Please give $5, $10, $100 – really anything you can. Donations will go directly to Lisette Bamenga’s Defense Trust.  I will be creating a card with names of donors to give to Lisette, so she can understand that she is supported and loved. This does help. We should help now. Click here to donate using PayPal/Visa/Amex/MC/Discover.


Homemade with Love

"Homeade with Love"

“Homemade with Love”

My friendship with Jennifer Perillo wouldn’t be entirely predictable. She has this inherent elegant quality.  She’s a woman who  always looks like she has a team of people who are dressing her, professionally lighting her, and styling her. As unfair as that is, to boot, she is also a mighty, mighty sorceress in the kitchen. This woman’s “simple” meals would be my highest culinary accomplishments.

But that’s cool you needn’t hate her because she’s also very, very  rad.

Jennifer’s cookbook “Homemade with Love” was just published and let me just laugh along with you when you’re snorting about the fact that I’m going to tell you about me cooking from it. But non-believers (Mom, Dad, all the rest of my family) let me just tell you:

I did it. I cooked from a cookbook. Food. I made food not the heat-up kind. The kind of food that my homie Jennifer Perillo makes so stop laughing. But the good news is I’m not going to even try to do those awesome food shots where the product is lit up gorgeously and everything is in its place. Nope. We Nelson Calls will not press pause where there’s food concerned, and I would likely be lynched by two toddlers if I held them back from their grub.

Apparently the "orange scent" comes from the orange.

Apparently the “orange scent” comes from an orange.

However, I will tell you this: Roan, my 9-year-old son, made Orange-Scented Waffles. All by himself. He’s totally kitchen-curious, partly because that room is somewhat of a mystery in our house. What is it used for? Why do people go in there? Does it do something other than house glasses and take-out menus? But he went in, spent some time, and came out with a plate of waffles. They indeed were Orange-Scented. And easily the most delicious breakfast food I’ve ever eaten. Get this book, turn to page 50, and whip these up some morning. Especially if you have guests. The way my house smelled? Amazing. And if my Roan can do it then so can you.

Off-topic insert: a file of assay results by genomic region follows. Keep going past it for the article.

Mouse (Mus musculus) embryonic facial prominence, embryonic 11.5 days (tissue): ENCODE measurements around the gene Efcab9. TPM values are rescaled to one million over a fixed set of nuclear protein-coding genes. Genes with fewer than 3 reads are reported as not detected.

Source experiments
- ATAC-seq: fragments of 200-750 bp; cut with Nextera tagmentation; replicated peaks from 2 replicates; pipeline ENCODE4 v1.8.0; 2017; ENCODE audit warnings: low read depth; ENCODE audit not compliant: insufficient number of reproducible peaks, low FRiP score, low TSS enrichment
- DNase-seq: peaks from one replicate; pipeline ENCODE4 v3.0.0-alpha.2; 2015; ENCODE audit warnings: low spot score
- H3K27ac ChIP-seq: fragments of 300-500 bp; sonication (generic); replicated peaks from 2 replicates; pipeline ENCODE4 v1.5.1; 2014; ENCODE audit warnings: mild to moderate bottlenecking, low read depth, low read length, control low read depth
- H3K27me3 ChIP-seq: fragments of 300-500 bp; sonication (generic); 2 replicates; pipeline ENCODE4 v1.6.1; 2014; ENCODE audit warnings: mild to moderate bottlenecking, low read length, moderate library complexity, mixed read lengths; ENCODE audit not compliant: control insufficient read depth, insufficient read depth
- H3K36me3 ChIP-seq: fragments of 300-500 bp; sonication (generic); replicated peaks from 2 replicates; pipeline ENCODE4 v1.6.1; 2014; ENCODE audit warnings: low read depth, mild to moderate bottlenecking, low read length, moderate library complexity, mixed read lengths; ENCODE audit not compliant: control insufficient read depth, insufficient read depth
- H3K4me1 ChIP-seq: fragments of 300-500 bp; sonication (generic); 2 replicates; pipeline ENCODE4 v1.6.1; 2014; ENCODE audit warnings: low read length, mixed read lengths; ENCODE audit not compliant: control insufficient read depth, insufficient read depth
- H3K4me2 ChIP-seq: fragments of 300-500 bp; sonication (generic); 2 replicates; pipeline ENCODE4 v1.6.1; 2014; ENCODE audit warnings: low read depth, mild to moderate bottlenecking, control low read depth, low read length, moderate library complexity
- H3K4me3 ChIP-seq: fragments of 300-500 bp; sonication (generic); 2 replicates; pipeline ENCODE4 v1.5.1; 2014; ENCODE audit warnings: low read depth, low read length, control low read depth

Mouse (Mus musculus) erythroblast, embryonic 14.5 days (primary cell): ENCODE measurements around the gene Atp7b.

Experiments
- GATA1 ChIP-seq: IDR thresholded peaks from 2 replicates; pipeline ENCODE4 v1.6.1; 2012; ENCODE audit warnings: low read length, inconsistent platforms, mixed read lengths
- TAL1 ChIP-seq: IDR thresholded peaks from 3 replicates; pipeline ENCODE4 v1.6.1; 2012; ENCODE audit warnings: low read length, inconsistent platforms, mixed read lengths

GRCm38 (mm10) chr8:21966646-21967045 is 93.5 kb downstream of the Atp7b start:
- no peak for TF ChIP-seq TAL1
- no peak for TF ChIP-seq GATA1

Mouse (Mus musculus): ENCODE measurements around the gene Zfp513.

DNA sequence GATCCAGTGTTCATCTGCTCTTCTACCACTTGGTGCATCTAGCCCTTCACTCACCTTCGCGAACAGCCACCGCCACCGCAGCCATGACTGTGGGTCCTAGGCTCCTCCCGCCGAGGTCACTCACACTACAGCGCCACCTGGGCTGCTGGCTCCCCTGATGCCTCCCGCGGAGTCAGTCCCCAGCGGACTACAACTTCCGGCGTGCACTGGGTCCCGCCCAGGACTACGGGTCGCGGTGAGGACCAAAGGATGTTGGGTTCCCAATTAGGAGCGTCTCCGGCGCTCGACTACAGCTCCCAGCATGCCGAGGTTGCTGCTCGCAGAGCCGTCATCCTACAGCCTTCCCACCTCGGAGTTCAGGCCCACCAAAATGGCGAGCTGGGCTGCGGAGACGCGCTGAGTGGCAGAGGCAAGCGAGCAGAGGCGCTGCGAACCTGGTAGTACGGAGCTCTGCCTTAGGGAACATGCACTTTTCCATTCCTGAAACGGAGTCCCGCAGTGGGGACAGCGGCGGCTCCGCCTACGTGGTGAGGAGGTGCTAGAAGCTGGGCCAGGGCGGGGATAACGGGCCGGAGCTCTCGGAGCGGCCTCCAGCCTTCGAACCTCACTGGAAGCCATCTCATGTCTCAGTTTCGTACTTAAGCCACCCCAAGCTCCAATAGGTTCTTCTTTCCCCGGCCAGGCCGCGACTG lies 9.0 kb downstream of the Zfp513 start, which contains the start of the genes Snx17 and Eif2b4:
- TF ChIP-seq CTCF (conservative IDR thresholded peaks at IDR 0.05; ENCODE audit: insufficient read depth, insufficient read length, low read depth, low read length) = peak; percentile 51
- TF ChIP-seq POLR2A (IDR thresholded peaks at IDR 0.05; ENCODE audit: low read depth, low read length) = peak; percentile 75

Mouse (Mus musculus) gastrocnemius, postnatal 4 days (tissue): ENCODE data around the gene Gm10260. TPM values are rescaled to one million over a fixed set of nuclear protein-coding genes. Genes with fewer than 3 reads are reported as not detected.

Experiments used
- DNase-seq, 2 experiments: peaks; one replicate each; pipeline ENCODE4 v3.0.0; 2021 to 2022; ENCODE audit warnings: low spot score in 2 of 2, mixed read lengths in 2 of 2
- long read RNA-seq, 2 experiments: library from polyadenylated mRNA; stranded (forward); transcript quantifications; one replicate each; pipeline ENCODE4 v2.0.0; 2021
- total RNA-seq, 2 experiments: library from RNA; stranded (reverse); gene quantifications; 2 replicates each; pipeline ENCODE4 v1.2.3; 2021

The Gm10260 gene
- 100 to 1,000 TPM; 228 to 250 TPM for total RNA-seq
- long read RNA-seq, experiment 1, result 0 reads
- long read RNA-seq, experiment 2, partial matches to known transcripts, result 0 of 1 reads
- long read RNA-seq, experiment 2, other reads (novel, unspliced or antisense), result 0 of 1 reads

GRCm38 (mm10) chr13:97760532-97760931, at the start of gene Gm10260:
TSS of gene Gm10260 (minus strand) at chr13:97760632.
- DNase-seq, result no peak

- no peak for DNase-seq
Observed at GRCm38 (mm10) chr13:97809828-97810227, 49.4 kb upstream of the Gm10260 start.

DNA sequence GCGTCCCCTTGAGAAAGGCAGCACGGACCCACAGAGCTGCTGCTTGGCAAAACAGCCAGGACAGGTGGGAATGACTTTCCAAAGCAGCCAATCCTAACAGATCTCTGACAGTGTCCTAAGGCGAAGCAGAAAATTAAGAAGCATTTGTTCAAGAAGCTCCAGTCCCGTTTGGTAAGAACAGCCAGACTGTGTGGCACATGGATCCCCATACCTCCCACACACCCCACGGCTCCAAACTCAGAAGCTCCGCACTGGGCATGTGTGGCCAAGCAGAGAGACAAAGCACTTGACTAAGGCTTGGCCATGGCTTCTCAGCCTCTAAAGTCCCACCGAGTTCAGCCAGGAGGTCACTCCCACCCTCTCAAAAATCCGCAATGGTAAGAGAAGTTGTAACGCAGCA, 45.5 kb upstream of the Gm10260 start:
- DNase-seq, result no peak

I was trying to go less ambitious. Tacos – everyone loves tacos and who could actually screw them up? So there’s a recipe for “Twice as Nice Tacos”, which use the leftovers from a roasted chicken recipe. Apparently first I need to create some leftovers. Not that hard usually, as my dishes aren’t exactly clamored over. But I’ve never roasted a chicken, and truthfully wasn’t feeling all that confident about it. I’m scared of cooking meat. I always believe I’m about to poison my family. Still, roast I did.

Again, with the house that smells good. So that’s how people do it! They cook!

And the simple recipe, called “A Simple Roast Chicken” was a revelation. I had no idea that I could make something so very very very easy, that was so very very very delicious. The tacos were not going to happen because there was no left over chicken. It was essentially inhaled by every boy who lives here. Yeh yeh yeh and me. And no one was poisoned (thanks to the instructions about thermometers and chicken thighs.)

Big recommend: buy this book. I know it’s tempting to always get a recipe online (which, by the way Jennifer has an awesome blog. Not just recipes, but stories as well.) but having a real book, that you can flip through, is a satisfying thing. The pictures are gorgeous and dark in the vein of the olden Gourmet Magazine days. There are personal stories that preface some of the dishes. And mostly, my friend Jennifer Perillo has put this thing together with much, much love.


Space to Breathe

I realized something yesterday. That at about 2 years, 4 months and 15 days after my twins were born, a thing happened. A cloud passed, light was let in, and warmth radiated a bit more comfortably from the planet. This all happened yesterday.

Sheppard. Chopper. Who's Bad?

Sheppard. Chopper. Who’s Bad?

Yesterday our family decided to fire up a chocolate fountain that was gifted to Anson from a recent photo shoot he worked on for West Elm. We stocked the house with pretzels, potato chips, pound cake, strawberries, whipped cream, shortbread cookies, Peeps, and marshmallows. Then we called in the troops: the neighborhood boys are girls, their parents, and a cat called Chuck Norris. Our maiden voyage with the chocolate fountain yielded somewhat lumpy chocolate results but it was gobbled up nonetheless. After a ridiculous amount of sugar, we all went into our backyard for an hour or so, then moved to the front to play “Kick the Can”.